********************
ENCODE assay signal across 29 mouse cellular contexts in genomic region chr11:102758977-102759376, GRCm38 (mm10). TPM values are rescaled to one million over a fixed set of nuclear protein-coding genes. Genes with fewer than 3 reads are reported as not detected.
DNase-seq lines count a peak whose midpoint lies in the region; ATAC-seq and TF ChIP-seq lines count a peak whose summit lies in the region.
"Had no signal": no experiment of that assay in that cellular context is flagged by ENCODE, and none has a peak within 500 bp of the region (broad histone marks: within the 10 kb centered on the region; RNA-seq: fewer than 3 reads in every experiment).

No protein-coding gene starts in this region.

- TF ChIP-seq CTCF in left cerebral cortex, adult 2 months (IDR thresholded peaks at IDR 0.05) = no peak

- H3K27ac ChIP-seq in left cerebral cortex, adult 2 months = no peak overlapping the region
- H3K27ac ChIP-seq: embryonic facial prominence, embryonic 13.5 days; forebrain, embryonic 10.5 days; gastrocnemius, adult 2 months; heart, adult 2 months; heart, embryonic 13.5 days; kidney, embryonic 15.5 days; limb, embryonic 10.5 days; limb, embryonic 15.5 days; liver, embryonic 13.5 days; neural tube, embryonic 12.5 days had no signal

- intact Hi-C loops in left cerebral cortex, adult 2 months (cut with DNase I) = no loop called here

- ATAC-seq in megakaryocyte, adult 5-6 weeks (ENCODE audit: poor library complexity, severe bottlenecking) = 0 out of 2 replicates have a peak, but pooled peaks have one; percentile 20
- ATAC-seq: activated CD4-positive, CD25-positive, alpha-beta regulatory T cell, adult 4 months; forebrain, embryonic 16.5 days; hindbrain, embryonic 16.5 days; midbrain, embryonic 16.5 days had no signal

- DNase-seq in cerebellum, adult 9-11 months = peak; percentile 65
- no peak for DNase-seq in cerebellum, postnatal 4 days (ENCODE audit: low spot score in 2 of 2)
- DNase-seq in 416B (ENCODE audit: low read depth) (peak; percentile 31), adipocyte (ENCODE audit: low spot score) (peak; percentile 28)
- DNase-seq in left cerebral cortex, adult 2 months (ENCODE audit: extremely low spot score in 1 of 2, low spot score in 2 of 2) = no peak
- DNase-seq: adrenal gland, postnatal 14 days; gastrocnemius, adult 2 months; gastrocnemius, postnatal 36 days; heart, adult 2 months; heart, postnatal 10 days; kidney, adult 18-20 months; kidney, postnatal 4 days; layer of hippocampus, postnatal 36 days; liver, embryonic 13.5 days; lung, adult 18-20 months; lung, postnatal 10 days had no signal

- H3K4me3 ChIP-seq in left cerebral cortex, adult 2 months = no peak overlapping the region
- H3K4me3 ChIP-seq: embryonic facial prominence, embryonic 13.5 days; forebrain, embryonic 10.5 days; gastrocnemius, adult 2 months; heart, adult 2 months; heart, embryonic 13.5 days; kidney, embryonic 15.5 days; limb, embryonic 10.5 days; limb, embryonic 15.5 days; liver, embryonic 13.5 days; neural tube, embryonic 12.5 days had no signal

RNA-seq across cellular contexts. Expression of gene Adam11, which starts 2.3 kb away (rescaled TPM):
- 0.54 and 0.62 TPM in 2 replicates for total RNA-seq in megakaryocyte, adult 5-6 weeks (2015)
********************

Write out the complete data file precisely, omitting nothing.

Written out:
ENCODE assay signal across 29 mouse cellular contexts in genomic region chr11:102758977-102759376, GRCm38 (mm10). TPM values are rescaled to one million over a fixed set of nuclear protein-coding genes. Genes with fewer than 3 reads are reported as not detected.
DNase-seq lines count a peak whose midpoint lies in the region; ATAC-seq and TF ChIP-seq lines count a peak whose summit lies in the region.
"Had no signal": no experiment of that assay in that cellular context is flagged by ENCODE, and none has a peak within 500 bp of the region (broad histone marks: within the 10 kb centered on the region; RNA-seq: fewer than 3 reads in every experiment).

No protein-coding gene starts in this region.

- TF ChIP-seq CTCF in left cerebral cortex, adult 2 months (IDR thresholded peaks at IDR 0.05) = no peak

- H3K27ac ChIP-seq in left cerebral cortex, adult 2 months = no peak overlapping the region
- H3K27ac ChIP-seq: embryonic facial prominence, embryonic 13.5 days; forebrain, embryonic 10.5 days; gastrocnemius, adult 2 months; heart, adult 2 months; heart, embryonic 13.5 days; kidney, embryonic 15.5 days; limb, embryonic 10.5 days; limb, embryonic 15.5 days; liver, embryonic 13.5 days; neural tube, embryonic 12.5 days had no signal

- intact Hi-C loops in left cerebral cortex, adult 2 months (cut with DNase I) = no loop called here

- ATAC-seq in megakaryocyte, adult 5-6 weeks (ENCODE audit: poor library complexity, severe bottlenecking) = 0 out of 2 replicates have a peak, but pooled peaks have one; percentile 20
- ATAC-seq: activated CD4-positive, CD25-positive, alpha-beta regulatory T cell, adult 4 months; forebrain, embryonic 16.5 days; hindbrain, embryonic 16.5 days; midbrain, embryonic 16.5 days had no signal

- DNase-seq in cerebellum, adult 9-11 months = peak; percentile 65
- no peak for DNase-seq in cerebellum, postnatal 4 days (ENCODE audit: low spot score in 2 of 2)
- DNase-seq in 416B (ENCODE audit: low read depth) (peak; percentile 31), adipocyte (ENCODE audit: low spot score) (peak; percentile 28)
- DNase-seq in left cerebral cortex, adult 2 months (ENCODE audit: extremely low spot score in 1 of 2, low spot score in 2 of 2) = no peak
- DNase-seq: adrenal gland, postnatal 14 days; gastrocnemius, adult 2 months; gastrocnemius, postnatal 36 days; heart, adult 2 months; heart, postnatal 10 days; kidney, adult 18-20 months; kidney, postnatal 4 days; layer of hippocampus, postnatal 36 days; liver, embryonic 13.5 days; lung, adult 18-20 months; lung, postnatal 10 days had no signal

- H3K4me3 ChIP-seq in left cerebral cortex, adult 2 months = no peak overlapping the region
- H3K4me3 ChIP-seq: embryonic facial prominence, embryonic 13.5 days; forebrain, embryonic 10.5 days; gastrocnemius, adult 2 months; heart, adult 2 months; heart, embryonic 13.5 days; kidney, embryonic 15.5 days; limb, embryonic 10.5 days; limb, embryonic 15.5 days; liver, embryonic 13.5 days; neural tube, embryonic 12.5 days had no signal

RNA-seq across cellular contexts. Expression of gene Adam11, which starts 2.3 kb away (rescaled TPM):
- 0.54 and 0.62 TPM in 2 replicates for total RNA-seq in megakaryocyte, adult 5-6 weeks (2015)